NAMI
National Alliance on Mental Illness
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NAMI Connection: Two Years and Growing

The NAMI Connection team celebrated its second anniversary this month, welcoming 16 new states and marking unprecedented growth for a NAMI education program. The weekly recovery support groups, offered free of charge for adults living with mental illness, are expected to reach people in 46 states nationwide this year.

The Connection model was developed with the philosophy that a support group is successful if each individual actively participates in the group and people leave a meeting feeling better than they did when they arrived.

Led by facilitators who are experienced in living well with mental illness, Connection participants across the country share their challenges and successes of recovery with a group of peers in a casual, but confidential environment. The hope is that this positive group experience will encourage individuals to identify and work towards their personal recovery goals.

NAMI is grateful to AstraZeneca for their generous and ongoing support of NAMI Connection, without which the progam would not be possible.

In February of 2007, the Connection team hosted its first facilitator training for 23 individuals in West Cornwall, Connecticut. In two short years, NAMI has trained a total of 1,283 Connection facilitators who lead 272 support groups.

“A program like this typically takes six or seven years to reach a majority of states,” said Joyce Burland, director of NAMI’s Education, Training & Peer Support Center. “I am very proud of the Connection team. We really appreciate the great response from states, trainers and facilitators that all stepped up and have done a terrific job. Their effort has been enormous.”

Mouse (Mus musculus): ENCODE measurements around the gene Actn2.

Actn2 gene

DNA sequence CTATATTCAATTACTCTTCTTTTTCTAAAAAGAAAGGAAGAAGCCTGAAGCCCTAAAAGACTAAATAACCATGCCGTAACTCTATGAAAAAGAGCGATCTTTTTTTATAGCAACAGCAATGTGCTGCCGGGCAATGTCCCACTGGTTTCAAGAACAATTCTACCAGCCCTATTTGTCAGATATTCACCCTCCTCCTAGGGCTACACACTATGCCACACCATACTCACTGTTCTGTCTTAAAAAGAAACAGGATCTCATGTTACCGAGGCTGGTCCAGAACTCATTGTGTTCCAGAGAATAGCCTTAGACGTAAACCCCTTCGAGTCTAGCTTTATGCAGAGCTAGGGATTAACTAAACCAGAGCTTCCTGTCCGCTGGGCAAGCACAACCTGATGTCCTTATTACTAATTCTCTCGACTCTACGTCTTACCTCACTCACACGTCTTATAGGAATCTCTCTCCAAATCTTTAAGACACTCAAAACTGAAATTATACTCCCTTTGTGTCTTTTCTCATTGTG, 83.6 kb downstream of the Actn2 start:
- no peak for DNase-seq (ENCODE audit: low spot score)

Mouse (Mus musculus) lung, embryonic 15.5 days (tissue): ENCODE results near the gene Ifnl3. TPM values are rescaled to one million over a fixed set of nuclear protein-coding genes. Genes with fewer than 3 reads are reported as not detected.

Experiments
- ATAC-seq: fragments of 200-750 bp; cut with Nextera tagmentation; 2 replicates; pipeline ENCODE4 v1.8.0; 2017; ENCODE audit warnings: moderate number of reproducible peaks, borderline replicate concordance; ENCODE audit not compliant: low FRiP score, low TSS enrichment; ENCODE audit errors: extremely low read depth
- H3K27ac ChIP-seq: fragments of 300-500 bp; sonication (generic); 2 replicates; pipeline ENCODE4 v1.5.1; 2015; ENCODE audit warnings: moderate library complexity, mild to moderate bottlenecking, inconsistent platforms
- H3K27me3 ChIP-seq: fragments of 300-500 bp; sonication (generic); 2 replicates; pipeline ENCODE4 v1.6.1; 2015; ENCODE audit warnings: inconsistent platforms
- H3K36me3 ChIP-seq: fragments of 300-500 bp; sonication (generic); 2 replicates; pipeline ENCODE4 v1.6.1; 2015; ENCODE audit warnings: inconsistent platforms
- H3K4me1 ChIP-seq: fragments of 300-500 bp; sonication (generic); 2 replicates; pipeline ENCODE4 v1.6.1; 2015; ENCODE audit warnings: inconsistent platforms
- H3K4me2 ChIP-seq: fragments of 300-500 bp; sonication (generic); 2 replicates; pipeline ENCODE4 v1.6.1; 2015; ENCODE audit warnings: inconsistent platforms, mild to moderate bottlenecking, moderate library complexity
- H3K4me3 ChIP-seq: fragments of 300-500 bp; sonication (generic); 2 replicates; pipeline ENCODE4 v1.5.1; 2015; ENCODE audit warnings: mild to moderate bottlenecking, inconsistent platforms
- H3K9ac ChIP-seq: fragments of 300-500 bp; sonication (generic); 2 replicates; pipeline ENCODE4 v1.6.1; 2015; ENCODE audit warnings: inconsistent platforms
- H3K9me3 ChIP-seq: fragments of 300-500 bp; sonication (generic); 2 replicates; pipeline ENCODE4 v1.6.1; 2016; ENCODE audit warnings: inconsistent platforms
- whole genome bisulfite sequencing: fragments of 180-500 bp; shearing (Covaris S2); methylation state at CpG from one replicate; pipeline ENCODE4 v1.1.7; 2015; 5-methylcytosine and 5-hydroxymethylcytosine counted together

Lacey Berumen, executive director of NAMI Colorado, has witnessed the overwhelming support for Connection in her state.

“Connection was one of the missing pieces that now allows consumers to actively engage in NAMI,” said Berumen. “It’s a great program, a vehicle that allows our members to share their voice and connect with the voices of others on a weekly basis. We have an amazing coordinator and facilitators who carry the program.”

As the Connection program grew, the team looked to its best resource—Connection participants—for feedback during the spring of 2008. In conjunction with the University of Maryland, NAMI conducted a survey of 406 participants from 15 states to gauge their satisfaction.

The responses were overwhelmingly positive.

More than 90  percent of the people in the program found NAMI Connection helpful because they could contribute to the group and speak openly about their illness. Additionally, more than 93 percent indicated that the program offered an opportunity to speak and feel understood. About 88 percent of respondents reported that NAMI connection has produced positive changes in their recovery.

NAMI will continue to look for opportunities to reach more people in more places, in some cases adapting the Connection to better meet the specific personal and cultural needs of different communities. In 2009, Connection will pilot a Spanish-language model and a veterans model.

“In this economic climate when we see cutbacks in mental health services, the roles of community resources and peer support become essential,” said Burland. “One day we hope that a person anywhere in the country will be able to find a local Connection group when they need it.”

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